1. Tissue-Engineered Autologous Grafts for Facial Bone Reconstruction

    PubMed Central

    Bhumiratana, Sarindr; Bernhard, Jonathan C.; Alfi, David M.; Yeager, Keith; Eton, Ryan E.; Bova, Jonathan; Shah, Forum; Gimble, Jeffrey M.; Lopez, Mandi J.; Eisig, Sidney B.; Vunjak-Novakovic, Gordana

    2016-01-01

    Facial deformities require precise reconstruction of the appearance and function of the original tissue. The current standard of care—the use of bone harvested from another region in the body—has major limitations, including pain and comorbidities associated with surgery. We have engineered one of the most geometrically complex facial bones by using autologous stromal/stem cells, without bone morphogenic proteins, using native bovine bone matrix and a perfusion bioreactor for the growth and transport of living grafts. The ramus-condyle unit (RCU), the most eminent load-bearing bone in the skull, was reconstructed using an image-guided personalized approach in skeletally mature Yucatan minipigs (human-scale preclinical model). We used clinically approved decellularized bovine trabecular bone as a scaffolding material, and crafted it into an anatomically correct shape using image-guided micromilling, to fit the defect. Autologous adipose-derived stromal/stem cells were seeded into the scaffold and cultured in perfusion for 3 weeks in a specialized bioreactor to form immature bone tissue. Six months after implantation, the engineered grafts maintained their anatomical structure, integrated with native tissues, and generated greater volume of new bone and greater vascular infiltration than either non-seeded anatomical scaffolds or untreated defects. This translational study demonstrates feasibility of facial bone reconstruction using autologous, anatomically shaped, living grafts formed in vitro, and presents a platform for personalized bone tissue engineering. PMID:27306665

  2. Radionuclide imaging of bone marrow disorders

    PubMed Central

    Agool, Ali; Glaudemans, Andor W. J. M.; Boersma, Hendrikus H.; Dierckx, Rudi A. J. O.; Vellenga, Edo

    2010-01-01

    Noninvasive imaging techniques have been used in the past for visualization the functional activity of the bone marrow compartment. Imaging with radiolabelled compounds may allow different bone marrow disorders to be distinguished. These imaging techniques, almost all of which use radionuclide-labelled tracers, such as 99mTc-nanocolloid, 99mTc-sulphur colloid, 111In-chloride, and radiolabelled white blood cells, have been used in nuclear medicine for several decades. With these techniques three separate compartments can be recognized including the reticuloendothelial system, the erythroid compartment and the myeloid compartment. Recent developments in research and the clinical use of PET tracers have made possible the analysis of additional properties such as cellular metabolism and proliferative activity, using 18F-FDG and 18F-FLT. These tracers may lead to better quantification and targeting of different cell systems in the bone marrow. In this review the imaging of different bone marrow targets with radionuclides including PET tracers in various bone marrow diseases are discussed. PMID:20625724

  3. Radionuclide imaging of bone marrow disorders.

    PubMed

    Agool, Ali; Glaudemans, Andor W J M; Boersma, Hendrikus H; Dierckx, Rudi A J O; Vellenga, Edo; Slart, Riemer H J A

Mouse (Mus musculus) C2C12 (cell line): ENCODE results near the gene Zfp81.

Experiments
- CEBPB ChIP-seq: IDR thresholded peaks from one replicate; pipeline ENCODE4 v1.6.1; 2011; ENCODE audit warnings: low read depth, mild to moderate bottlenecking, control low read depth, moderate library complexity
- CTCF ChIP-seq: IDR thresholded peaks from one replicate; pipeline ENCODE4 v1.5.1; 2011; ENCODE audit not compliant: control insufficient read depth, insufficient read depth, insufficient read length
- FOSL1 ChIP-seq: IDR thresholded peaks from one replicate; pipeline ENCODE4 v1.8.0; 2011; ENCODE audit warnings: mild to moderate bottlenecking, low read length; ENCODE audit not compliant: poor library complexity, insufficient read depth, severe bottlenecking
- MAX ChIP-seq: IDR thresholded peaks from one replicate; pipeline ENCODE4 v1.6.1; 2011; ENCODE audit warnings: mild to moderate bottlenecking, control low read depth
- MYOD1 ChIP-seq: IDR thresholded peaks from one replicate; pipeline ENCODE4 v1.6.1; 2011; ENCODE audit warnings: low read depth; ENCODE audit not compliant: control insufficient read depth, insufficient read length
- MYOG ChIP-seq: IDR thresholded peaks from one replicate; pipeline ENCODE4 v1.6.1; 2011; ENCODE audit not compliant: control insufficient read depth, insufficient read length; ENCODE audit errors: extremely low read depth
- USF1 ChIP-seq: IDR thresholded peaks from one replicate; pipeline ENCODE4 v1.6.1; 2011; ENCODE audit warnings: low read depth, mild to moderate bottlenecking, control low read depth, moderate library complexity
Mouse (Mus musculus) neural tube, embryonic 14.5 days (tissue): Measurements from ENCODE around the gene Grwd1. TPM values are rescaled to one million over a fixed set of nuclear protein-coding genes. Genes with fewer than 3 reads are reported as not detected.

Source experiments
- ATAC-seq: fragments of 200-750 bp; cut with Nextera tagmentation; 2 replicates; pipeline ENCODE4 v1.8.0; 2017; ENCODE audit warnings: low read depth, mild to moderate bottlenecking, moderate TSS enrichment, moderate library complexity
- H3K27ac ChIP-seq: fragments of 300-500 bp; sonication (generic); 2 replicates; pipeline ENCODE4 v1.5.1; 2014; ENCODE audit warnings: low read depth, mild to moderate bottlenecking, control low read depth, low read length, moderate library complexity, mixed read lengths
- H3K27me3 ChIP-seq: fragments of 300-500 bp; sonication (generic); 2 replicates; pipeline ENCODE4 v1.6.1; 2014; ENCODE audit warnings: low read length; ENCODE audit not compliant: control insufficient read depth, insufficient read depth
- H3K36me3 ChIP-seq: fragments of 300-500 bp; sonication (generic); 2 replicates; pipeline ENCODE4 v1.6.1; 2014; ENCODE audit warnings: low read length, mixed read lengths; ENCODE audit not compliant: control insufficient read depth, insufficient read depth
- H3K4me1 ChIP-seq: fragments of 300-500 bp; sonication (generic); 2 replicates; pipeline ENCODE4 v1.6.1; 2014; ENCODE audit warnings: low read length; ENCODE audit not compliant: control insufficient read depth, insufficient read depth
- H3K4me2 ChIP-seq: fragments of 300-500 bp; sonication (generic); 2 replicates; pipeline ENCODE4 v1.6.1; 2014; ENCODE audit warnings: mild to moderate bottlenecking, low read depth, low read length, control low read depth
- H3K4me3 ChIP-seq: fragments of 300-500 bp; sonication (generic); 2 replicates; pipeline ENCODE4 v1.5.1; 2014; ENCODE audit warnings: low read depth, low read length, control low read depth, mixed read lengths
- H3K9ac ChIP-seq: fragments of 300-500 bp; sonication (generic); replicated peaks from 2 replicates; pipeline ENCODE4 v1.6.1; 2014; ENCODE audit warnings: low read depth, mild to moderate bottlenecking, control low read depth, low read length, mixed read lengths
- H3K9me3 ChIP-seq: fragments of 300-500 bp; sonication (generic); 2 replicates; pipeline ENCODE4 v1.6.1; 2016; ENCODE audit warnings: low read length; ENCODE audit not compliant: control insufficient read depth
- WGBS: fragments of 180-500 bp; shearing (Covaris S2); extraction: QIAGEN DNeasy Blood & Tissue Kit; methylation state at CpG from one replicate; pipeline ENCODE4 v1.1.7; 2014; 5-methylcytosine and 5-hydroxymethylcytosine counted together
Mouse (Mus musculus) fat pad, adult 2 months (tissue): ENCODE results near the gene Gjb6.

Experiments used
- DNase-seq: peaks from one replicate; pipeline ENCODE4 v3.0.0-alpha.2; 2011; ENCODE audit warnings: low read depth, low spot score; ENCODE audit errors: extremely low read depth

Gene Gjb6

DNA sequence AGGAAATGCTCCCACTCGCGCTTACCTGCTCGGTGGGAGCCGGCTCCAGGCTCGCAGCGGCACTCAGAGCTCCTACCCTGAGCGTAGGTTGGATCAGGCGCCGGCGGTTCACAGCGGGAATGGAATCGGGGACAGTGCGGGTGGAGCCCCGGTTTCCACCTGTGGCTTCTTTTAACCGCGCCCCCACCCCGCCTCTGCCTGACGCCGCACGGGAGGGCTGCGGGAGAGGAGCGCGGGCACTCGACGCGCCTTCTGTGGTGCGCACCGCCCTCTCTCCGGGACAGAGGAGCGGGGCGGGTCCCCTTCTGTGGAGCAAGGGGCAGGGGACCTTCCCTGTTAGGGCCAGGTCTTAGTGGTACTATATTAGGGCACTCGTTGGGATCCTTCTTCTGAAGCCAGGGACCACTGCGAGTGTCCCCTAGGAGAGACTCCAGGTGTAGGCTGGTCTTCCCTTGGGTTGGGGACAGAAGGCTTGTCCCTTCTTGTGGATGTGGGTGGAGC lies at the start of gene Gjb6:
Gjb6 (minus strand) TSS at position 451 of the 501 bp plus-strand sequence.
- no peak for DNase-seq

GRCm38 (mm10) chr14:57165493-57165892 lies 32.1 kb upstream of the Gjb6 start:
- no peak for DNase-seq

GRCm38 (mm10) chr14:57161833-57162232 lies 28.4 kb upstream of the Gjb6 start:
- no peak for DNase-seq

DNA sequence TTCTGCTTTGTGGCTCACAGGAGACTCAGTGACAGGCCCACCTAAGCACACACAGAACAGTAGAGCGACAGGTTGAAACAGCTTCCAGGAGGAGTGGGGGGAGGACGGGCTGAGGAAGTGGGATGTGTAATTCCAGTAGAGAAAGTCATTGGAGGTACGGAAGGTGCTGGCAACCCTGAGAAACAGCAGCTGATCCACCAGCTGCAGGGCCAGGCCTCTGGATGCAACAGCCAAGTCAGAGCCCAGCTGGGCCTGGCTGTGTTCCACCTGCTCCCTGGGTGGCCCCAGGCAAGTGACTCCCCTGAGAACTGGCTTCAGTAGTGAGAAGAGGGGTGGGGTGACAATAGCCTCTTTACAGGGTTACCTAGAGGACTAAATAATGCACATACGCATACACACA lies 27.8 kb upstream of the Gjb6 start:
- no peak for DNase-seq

2011-01-01

    Noninvasive imaging techniques have been used in the past for visualization the functional activity of the bone marrow compartment. Imaging with radiolabelled compounds may allow different bone marrow disorders to be distinguished. These imaging techniques, almost all of which use radionuclide-labelled tracers, such as (99m)Tc-nanocolloid, (99m)Tc-sulphur colloid, (111)In-chloride, and radiolabelled white blood cells, have been used in nuclear medicine for several decades. With these techniques three separate compartments can be recognized including the reticuloendothelial system, the erythroid compartment and the myeloid compartment. Recent developments in research and the clinical use of PET tracers have made possible the analysis of additional properties such as cellular metabolism and proliferative activity, using (18)F-FDG and (18)F-FLT. These tracers may lead to better quantification and targeting of different cell systems in the bone marrow. In this review the imaging of different bone marrow targets with radionuclides including PET tracers in various bone marrow diseases are discussed.

  4. Tracking Mouse Bone Marrow Monocytes In Vivo

    PubMed Central

    Hamon, Pauline; Rodero, Mathieu Paul; Combadière, Christophe; Boissonnas, Alexandre

    2015-01-01

    Real time multiphoton imaging provides a great opportunity to study cell trafficking and cell-to-cell interactions in their physiological 3-dimensionnal environment. Biological activities of immune cells mainly rely on their motility capacities. Blood monocytes have short half-life in the bloodstream; they originate in the bone marrow and are constitutively released from it. In inflammatory condition, this process is enhanced, leading to blood monocytosis and subsequent infiltration of the peripheral inflammatory tissues. Identifying the biomechanical events controlling monocyte trafficking from the bone marrow towards the vascular network is an important step to understand monocyte physiopathological relevance. We performed in vivo time-lapse imaging by two-photon microscopy of the skull bone marrow of the Csf1r-Gal4VP16/UAS-ECFP (MacBlue) mouse. The MacBlue mouse expresses the fluorescent reporters enhanced cyan fluorescent protein (ECFP) under the control of a myeloid specific promoter 1, in combination with vascular network labelling. We describe how this approach enables the tracking of individual medullar monocytes in real time to further quantify the migratory behaviour within the bone marrow parenchyma and the vasculature, as well as cell-to-cell interactions. This approach provides novel insights into the biology of the bone marrow monocyte subsets and allows to further address how these cells can be influenced in specific pathological conditions. PMID:25867540